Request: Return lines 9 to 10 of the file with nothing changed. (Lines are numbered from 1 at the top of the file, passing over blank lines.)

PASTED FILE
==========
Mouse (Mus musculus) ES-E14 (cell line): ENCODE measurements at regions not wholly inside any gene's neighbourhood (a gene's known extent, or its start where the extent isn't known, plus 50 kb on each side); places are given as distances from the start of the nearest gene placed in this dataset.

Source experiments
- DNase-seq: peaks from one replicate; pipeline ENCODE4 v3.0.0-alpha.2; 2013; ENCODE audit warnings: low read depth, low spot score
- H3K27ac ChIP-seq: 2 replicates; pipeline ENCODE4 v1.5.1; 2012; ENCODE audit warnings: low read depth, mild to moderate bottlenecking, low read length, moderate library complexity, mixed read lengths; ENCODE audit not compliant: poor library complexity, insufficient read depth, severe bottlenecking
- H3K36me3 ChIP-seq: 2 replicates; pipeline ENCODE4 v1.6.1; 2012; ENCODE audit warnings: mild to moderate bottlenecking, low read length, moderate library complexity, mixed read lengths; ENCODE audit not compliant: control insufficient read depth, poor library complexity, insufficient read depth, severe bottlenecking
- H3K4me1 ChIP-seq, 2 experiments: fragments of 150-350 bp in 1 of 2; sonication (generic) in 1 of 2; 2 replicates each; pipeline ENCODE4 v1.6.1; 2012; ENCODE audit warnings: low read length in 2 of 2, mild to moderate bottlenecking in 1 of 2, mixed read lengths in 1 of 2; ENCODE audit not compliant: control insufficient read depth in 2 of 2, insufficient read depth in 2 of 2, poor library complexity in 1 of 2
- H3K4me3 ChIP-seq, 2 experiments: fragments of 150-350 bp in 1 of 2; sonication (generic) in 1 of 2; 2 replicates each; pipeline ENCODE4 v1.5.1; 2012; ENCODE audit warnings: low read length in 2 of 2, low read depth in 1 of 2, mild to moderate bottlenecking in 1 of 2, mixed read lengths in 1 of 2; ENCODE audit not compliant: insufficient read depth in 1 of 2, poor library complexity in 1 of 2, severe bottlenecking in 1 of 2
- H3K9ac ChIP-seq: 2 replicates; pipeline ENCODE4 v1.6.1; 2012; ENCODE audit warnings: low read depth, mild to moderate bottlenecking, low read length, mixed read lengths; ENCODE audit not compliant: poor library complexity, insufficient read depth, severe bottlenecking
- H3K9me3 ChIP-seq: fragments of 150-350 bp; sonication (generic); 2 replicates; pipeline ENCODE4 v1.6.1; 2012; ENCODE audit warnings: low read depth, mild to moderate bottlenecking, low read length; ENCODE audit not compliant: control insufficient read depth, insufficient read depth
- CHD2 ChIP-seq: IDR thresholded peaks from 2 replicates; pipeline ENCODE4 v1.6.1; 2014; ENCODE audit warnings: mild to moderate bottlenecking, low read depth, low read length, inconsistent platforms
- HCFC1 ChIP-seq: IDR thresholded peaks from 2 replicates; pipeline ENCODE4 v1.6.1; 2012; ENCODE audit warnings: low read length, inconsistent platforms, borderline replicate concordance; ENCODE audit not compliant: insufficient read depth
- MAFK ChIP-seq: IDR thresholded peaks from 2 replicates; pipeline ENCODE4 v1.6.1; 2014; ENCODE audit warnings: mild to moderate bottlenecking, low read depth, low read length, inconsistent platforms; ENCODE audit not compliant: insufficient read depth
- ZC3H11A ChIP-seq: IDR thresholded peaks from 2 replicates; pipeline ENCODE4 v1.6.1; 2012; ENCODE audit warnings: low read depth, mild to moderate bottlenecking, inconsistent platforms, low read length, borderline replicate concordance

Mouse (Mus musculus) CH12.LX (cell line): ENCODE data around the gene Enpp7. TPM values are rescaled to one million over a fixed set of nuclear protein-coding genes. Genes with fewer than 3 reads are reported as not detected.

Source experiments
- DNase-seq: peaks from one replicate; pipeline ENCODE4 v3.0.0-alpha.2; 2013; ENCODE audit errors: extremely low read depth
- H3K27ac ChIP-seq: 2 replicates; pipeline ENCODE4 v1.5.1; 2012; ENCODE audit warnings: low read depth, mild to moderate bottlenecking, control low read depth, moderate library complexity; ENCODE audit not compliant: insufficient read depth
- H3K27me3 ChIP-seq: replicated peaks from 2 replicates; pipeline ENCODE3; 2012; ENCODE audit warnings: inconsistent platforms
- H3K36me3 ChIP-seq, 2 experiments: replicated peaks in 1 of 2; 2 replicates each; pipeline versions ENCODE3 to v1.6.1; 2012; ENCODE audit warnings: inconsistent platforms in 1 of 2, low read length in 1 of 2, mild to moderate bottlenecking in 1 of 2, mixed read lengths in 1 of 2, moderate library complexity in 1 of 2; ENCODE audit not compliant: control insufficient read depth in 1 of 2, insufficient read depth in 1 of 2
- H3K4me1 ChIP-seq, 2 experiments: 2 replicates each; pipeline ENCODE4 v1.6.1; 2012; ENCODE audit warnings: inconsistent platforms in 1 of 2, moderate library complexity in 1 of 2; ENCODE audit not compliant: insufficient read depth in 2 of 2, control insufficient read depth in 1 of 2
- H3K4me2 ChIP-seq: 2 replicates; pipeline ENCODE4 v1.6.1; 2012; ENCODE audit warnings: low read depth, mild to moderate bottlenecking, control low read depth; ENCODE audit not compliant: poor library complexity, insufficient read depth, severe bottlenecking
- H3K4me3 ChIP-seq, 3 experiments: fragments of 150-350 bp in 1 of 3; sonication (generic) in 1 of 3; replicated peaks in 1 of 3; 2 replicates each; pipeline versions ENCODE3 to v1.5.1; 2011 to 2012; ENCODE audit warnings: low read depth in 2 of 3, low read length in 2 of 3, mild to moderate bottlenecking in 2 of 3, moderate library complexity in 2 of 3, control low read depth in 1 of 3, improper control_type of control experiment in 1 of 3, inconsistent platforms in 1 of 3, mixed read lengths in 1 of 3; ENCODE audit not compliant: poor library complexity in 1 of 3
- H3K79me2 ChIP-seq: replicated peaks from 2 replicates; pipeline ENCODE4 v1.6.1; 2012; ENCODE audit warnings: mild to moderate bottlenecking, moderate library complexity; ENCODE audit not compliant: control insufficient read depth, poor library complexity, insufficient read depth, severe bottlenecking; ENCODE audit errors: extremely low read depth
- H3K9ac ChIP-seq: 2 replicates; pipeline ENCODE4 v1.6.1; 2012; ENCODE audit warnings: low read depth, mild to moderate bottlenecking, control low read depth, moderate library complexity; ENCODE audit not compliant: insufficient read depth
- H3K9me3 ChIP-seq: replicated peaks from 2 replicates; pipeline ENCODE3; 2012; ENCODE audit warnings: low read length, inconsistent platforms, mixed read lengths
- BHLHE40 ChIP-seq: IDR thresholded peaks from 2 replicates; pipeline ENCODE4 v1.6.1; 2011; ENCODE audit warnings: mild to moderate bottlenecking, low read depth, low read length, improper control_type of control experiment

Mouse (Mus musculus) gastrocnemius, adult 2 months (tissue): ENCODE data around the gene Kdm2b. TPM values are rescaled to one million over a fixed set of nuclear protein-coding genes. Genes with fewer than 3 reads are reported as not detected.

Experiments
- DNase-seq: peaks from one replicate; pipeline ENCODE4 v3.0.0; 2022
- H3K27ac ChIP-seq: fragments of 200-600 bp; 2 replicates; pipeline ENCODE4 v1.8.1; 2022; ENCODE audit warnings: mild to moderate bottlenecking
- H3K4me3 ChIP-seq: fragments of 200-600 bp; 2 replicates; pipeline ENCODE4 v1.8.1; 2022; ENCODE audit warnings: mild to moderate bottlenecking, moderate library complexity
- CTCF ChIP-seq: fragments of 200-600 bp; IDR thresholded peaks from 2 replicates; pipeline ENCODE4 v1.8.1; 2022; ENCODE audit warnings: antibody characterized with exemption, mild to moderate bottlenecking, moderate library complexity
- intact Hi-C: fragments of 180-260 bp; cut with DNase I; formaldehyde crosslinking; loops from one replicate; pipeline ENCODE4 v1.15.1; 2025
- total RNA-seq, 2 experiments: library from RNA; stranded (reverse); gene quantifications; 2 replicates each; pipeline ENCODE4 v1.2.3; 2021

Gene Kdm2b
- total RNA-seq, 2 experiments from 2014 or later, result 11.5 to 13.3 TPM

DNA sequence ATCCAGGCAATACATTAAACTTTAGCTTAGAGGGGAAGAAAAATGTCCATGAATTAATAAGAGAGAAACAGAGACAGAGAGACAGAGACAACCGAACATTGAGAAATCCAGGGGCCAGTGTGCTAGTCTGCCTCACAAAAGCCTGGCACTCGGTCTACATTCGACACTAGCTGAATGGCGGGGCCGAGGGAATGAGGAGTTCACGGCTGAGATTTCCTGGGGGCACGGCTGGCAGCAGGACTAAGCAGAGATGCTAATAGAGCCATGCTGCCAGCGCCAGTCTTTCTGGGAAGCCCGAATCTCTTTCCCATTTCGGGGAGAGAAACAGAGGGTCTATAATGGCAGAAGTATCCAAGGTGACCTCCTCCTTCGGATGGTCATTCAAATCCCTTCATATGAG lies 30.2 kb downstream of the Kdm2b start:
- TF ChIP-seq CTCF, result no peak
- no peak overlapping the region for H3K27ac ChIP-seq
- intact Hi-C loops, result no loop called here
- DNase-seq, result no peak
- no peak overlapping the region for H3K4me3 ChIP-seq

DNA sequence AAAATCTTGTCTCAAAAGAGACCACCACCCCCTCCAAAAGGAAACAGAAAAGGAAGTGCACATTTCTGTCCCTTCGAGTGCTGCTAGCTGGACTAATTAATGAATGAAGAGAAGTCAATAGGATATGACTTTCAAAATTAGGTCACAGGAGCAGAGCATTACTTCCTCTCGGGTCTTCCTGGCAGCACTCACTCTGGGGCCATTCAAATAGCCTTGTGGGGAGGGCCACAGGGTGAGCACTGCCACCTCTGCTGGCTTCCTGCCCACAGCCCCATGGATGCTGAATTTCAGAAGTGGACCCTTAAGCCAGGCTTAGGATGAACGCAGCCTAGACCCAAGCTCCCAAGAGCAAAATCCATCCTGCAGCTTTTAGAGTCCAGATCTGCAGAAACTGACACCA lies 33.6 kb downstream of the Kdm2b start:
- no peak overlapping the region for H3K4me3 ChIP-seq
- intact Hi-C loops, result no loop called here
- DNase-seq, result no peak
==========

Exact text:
- H3K9me3 ChIP-seq: fragments of 150-350 bp; sonication (generic); 2 replicates; pipeline ENCODE4 v1.6.1; 2012; ENCODE audit warnings: low read depth, mild to moderate bottlenecking, low read length; ENCODE audit not compliant: control insufficient read depth, insufficient read depth
- CHD2 ChIP-seq: IDR thresholded peaks from 2 replicates; pipeline ENCODE4 v1.6.1; 2014; ENCODE audit warnings: mild to moderate bottlenecking, low read depth, low read length, inconsistent platforms